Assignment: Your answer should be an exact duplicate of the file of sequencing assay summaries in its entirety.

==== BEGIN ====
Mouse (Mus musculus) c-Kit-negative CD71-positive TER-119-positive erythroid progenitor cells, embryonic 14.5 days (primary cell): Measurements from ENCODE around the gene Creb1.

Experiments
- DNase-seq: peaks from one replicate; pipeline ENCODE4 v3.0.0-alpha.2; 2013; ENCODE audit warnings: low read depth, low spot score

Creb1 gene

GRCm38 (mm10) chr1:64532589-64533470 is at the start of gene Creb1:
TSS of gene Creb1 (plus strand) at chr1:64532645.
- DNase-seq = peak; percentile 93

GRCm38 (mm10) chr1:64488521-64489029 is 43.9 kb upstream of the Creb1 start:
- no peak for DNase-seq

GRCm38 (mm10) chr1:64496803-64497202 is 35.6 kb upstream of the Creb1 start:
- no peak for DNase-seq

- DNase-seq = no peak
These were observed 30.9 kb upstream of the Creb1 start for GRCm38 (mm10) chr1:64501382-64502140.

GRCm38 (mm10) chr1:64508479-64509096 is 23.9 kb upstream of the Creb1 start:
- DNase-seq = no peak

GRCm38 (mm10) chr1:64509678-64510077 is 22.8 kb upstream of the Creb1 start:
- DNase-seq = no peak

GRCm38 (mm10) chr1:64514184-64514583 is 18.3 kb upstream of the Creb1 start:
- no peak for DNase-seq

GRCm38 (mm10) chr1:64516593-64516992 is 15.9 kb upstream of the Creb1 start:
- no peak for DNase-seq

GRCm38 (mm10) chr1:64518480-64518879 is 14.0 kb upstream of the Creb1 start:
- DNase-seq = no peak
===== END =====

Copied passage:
Mouse (Mus musculus) c-Kit-negative CD71-positive TER-119-positive erythroid progenitor cells, embryonic 14.5 days (primary cell): Measurements from ENCODE around the gene Creb1.

Experiments
- DNase-seq: peaks from one replicate; pipeline ENCODE4 v3.0.0-alpha.2; 2013; ENCODE audit warnings: low read depth, low spot score

Creb1 gene

GRCm38 (mm10) chr1:64532589-64533470 is at the start of gene Creb1:
TSS of gene Creb1 (plus strand) at chr1:64532645.
- DNase-seq = peak; percentile 93

GRCm38 (mm10) chr1:64488521-64489029 is 43.9 kb upstream of the Creb1 start:
- no peak for DNase-seq

GRCm38 (mm10) chr1:64496803-64497202 is 35.6 kb upstream of the Creb1 start:
- no peak for DNase-seq

- DNase-seq = no peak
These were observed 30.9 kb upstream of the Creb1 start for GRCm38 (mm10) chr1:64501382-64502140.

GRCm38 (mm10) chr1:64508479-64509096 is 23.9 kb upstream of the Creb1 start:
- DNase-seq = no peak

GRCm38 (mm10) chr1:64509678-64510077 is 22.8 kb upstream of the Creb1 start:
- DNase-seq = no peak

GRCm38 (mm10) chr1:64514184-64514583 is 18.3 kb upstream of the Creb1 start:
- no peak for DNase-seq

GRCm38 (mm10) chr1:64516593-64516992 is 15.9 kb upstream of the Creb1 start:
- no peak for DNase-seq

GRCm38 (mm10) chr1:64518480-64518879 is 14.0 kb upstream of the Creb1 start:
- DNase-seq = no peak